To ask Her Majesty's Government what plans they have to publish their Regional Trade Plans.
A
Answered by: Lord Young of Cookham
Answered on: 16 August 2019

Regional Trade Plans (RTPs), set out an overseas region’s overarching strategy, key objectives and priorities, which will drive the delivery of Her Majesty’s Government’s trade objectives overseas. Currently, the RTPs are internal documents, but the Department for International Trade intends to publish executive summaries of the RTPs in due course.

Q
(Brighton, Pavilion)
Asked on: 22 July 2019
House of Commons Commission
Parliamentary Estate: Beverage Containers
Commons
To ask the right hon. Member for Carshalton and Wallington, representing the House of Commons Commission, what recent assessment the Commission has made of the effect of the 25p surcharge on hot drinks served in disposable cups on the Parliamentary estate on (a) drinks sales and (b) disposable cup waste.
A
Answered by: Tom Brake
Answered on: 14 August 2019

In the nine months to September 2018, before the 25p surcharge, catering (non-banqueting) sales for hot beverages was £655,640 incl VAT. In the nine months to date, after the surcharge, hot beverage (non-banqueting) sales were £727,203 incl VAT.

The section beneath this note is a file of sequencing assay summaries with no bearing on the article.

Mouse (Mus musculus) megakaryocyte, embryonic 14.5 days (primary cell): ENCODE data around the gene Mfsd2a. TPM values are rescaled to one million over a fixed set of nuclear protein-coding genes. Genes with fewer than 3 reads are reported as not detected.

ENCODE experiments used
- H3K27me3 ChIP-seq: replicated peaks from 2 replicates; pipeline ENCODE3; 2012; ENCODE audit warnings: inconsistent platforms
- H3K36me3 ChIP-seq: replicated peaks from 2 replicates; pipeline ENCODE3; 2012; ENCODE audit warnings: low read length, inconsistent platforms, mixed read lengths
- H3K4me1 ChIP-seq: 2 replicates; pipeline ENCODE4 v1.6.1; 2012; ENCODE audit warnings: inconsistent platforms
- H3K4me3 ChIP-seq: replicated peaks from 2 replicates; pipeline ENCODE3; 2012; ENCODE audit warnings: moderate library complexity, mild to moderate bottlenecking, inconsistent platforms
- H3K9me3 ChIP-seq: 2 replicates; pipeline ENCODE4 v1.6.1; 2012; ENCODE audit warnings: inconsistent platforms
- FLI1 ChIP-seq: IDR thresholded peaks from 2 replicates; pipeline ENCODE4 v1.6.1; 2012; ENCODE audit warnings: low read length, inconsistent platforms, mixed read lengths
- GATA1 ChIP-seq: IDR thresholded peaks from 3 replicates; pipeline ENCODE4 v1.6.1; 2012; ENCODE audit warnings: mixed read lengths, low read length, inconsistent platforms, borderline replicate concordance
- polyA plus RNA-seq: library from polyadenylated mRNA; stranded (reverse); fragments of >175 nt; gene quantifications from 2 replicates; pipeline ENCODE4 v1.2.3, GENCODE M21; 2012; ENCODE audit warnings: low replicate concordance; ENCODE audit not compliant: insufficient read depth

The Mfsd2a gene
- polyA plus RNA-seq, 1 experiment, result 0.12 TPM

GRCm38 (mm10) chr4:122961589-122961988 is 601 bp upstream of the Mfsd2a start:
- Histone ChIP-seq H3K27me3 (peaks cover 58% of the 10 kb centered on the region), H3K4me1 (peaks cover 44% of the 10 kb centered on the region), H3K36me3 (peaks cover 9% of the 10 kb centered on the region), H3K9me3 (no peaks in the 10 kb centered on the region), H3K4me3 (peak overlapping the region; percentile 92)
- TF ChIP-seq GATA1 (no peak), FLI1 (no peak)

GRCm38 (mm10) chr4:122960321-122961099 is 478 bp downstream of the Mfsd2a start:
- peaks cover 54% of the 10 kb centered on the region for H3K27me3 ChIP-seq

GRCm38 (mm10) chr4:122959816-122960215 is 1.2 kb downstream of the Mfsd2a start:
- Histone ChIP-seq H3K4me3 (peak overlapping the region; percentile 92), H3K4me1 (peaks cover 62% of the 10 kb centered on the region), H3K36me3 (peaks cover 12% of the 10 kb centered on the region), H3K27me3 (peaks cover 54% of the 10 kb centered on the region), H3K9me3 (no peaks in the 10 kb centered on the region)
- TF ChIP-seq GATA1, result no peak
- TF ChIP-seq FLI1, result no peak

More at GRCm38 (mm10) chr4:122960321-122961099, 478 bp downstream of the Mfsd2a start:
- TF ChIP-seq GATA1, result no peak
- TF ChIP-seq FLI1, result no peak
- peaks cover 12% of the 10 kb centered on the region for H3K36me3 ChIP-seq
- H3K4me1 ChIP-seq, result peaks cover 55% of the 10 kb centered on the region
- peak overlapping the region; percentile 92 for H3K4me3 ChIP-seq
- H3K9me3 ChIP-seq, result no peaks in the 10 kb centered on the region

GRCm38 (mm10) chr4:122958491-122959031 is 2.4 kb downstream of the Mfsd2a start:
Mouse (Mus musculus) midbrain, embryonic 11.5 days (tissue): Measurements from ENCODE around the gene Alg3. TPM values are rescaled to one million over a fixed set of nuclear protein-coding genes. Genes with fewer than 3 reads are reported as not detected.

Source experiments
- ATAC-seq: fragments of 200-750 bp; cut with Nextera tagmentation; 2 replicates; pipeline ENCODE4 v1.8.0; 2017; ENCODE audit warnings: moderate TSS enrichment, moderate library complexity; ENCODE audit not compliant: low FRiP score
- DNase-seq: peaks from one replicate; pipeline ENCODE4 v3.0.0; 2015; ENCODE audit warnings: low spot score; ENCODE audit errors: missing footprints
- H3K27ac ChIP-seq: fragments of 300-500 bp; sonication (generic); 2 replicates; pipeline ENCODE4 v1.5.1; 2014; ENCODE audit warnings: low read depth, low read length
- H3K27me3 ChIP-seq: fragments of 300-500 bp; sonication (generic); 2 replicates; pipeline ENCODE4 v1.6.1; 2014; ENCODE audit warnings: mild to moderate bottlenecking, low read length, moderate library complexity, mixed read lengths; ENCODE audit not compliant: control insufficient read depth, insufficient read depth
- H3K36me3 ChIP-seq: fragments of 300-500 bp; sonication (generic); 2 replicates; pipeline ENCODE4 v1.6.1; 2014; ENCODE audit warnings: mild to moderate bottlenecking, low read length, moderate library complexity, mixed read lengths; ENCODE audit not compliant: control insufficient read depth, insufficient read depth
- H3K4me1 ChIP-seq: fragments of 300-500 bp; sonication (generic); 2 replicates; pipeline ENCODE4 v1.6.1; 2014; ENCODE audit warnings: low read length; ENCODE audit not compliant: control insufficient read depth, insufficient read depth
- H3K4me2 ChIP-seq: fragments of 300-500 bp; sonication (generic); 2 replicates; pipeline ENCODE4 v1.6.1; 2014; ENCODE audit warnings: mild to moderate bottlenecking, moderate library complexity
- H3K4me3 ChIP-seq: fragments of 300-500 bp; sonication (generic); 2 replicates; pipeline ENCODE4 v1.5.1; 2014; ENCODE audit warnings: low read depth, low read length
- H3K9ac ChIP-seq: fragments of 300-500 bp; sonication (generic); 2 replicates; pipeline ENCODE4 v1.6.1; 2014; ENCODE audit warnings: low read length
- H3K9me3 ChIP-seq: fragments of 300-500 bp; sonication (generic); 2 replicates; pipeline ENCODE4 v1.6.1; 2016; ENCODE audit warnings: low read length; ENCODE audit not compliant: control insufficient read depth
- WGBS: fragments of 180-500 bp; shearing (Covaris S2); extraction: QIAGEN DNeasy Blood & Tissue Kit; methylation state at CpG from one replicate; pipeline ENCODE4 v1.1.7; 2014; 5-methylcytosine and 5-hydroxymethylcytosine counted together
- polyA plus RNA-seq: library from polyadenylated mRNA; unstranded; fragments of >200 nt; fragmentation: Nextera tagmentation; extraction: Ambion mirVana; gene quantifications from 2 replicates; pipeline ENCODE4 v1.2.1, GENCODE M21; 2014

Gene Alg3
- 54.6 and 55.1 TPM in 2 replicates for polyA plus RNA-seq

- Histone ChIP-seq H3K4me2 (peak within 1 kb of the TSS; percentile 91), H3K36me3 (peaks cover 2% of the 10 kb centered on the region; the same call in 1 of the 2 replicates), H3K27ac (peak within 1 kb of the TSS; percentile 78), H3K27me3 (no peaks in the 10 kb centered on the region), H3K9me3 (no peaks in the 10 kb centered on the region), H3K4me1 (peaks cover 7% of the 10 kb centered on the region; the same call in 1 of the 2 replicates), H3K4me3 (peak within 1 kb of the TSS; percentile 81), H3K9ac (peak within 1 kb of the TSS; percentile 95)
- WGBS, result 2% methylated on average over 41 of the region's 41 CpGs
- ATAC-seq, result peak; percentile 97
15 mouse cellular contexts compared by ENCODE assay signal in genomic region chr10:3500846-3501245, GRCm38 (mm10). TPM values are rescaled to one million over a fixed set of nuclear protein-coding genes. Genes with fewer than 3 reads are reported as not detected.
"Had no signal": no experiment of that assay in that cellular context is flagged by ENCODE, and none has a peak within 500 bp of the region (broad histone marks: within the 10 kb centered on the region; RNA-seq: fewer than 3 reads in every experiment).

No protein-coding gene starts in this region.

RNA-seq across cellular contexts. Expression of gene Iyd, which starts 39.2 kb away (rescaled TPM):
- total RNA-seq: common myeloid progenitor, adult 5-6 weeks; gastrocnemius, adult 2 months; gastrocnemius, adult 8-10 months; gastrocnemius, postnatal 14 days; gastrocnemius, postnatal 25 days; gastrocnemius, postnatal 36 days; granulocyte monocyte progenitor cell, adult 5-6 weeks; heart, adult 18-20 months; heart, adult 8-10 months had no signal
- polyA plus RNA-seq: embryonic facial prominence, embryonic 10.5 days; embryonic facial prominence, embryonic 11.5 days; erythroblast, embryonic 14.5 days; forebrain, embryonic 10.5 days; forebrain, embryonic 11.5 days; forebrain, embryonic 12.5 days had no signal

There has been a reduction from 58,000 paper cups per month being sold to 15,000 on average. It is not possible to count the number of such paper cups which enter Parliamentary waste containers, but visual observation of the contents of segregated compostable waste shows that many of the compostable cups are disposed of within the Estate.

Q
(Bristol East)
[N]
Close

Named Day

'Named day' questions only occur in the House of Commons. The MP tabling the question specifies the date on which they should receive an answer. MPs may not table more than five named day questions on a single day.

Asked on: 22 July 2019
Department for Environment, Food and Rural Affairs
Food: Imports
Commons
To ask the Secretary of State for Environment, Food and Rural Affairs, what assessment he has made of the potential effect of the UK leaving the EU without a deal on 31 October 2019, on the supply of fresh produce.
A
Answered by: George Eustice
Answered on: 14 August 2019

The UK’s high degree of food security is built on access to a range of sources including strong domestic production and imports from other countries. This will continue to be the case whether we leave the EU with or without a deal.

Half of the food we eat is produced in the UK. The rest of our food is imported, with 30% coming from the EU and 20% from other countries. There will not be an overall shortage of food in the UK as a result of a no deal Brexit. However, there may be fluctuations in the availability and choice of certain seasonal products, such as fresh fruit. The UK has a high degree of self-sufficiency in some vegetables year-round including root vegetables, cabbage and potatoes, as well as certain fruits during the summer harvest season including strawberries and apples.